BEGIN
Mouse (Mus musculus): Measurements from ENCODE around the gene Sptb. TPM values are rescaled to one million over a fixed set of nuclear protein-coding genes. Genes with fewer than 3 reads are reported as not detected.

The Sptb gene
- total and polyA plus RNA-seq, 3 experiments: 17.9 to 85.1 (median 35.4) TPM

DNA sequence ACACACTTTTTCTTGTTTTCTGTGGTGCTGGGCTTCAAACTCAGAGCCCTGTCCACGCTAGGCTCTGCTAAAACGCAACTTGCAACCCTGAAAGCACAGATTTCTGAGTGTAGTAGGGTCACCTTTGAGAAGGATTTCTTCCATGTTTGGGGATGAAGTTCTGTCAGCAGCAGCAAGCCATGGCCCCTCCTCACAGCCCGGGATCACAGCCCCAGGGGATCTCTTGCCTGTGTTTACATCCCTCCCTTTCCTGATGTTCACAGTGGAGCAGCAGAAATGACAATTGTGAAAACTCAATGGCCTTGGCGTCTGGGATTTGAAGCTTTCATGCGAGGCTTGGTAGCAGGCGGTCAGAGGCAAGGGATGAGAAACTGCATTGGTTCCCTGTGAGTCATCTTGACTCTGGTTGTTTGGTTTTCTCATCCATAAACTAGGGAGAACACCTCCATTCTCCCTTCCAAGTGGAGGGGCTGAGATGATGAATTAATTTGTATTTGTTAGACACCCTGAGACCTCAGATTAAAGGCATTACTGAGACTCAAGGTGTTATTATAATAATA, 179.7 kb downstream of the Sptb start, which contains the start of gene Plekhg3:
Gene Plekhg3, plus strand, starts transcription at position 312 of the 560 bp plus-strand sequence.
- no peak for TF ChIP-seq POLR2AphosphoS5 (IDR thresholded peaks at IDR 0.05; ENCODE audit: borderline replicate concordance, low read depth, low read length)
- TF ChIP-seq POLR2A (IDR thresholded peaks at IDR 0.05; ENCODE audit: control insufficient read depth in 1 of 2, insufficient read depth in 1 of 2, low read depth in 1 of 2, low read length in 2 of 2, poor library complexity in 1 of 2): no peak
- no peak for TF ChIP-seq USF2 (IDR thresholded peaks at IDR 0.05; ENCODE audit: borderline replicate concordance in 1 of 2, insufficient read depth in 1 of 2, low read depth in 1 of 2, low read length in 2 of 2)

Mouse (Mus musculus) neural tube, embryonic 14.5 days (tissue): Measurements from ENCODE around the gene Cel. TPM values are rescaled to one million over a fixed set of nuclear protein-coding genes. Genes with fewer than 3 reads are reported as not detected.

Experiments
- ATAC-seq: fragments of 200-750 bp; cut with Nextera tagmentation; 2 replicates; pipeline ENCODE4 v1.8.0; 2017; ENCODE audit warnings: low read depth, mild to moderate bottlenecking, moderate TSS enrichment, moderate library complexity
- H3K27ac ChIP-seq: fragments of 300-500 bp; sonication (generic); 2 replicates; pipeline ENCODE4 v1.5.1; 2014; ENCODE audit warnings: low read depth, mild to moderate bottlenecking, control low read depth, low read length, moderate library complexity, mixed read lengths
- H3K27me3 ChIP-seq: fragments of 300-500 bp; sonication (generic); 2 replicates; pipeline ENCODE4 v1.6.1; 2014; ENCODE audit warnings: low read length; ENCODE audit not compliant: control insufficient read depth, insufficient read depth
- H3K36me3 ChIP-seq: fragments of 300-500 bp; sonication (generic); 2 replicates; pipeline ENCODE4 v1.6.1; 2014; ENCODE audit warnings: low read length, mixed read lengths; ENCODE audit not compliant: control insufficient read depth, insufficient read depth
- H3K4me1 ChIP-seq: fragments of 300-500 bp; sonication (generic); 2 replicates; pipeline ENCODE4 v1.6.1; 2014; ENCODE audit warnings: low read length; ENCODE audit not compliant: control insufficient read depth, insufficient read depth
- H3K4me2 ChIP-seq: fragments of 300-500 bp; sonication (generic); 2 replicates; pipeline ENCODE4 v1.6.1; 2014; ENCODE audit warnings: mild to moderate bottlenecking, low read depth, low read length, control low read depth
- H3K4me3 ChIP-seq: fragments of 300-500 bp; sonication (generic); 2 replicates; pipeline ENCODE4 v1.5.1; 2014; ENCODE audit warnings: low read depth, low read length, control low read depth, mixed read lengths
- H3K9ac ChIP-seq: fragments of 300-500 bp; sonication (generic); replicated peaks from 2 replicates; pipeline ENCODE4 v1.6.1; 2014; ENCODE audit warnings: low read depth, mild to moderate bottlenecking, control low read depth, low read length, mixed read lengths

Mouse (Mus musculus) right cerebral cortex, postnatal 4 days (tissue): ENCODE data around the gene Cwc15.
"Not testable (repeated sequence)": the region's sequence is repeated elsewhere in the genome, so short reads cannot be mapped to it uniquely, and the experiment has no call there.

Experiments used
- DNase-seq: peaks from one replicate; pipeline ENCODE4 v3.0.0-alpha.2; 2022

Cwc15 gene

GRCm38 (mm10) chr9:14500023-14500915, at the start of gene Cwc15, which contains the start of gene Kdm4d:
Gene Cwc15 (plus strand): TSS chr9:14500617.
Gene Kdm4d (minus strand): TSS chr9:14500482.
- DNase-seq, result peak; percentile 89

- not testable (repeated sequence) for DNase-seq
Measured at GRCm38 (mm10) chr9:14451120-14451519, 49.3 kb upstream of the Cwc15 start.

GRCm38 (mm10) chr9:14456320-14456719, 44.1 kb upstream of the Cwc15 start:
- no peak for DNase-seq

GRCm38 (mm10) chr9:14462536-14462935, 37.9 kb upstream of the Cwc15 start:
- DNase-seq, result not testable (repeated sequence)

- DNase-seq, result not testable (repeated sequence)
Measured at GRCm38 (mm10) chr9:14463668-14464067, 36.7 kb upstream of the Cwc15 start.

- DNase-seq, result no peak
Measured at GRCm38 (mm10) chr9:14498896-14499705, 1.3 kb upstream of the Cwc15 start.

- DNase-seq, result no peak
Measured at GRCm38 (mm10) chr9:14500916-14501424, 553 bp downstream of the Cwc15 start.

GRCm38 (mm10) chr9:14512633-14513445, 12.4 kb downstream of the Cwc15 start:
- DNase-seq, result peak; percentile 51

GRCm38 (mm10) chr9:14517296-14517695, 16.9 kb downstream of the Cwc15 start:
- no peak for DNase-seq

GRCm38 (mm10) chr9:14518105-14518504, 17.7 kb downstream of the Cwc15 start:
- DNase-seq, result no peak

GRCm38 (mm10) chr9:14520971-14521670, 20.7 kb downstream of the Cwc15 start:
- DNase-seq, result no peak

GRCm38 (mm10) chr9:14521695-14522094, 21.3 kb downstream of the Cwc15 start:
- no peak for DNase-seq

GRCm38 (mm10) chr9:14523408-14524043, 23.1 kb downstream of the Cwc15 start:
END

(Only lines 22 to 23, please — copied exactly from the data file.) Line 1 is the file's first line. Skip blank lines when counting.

- DNase-seq: peaks from one replicate; pipeline ENCODE4 v3.0.0-alpha.2; 2022

Cwc15 gene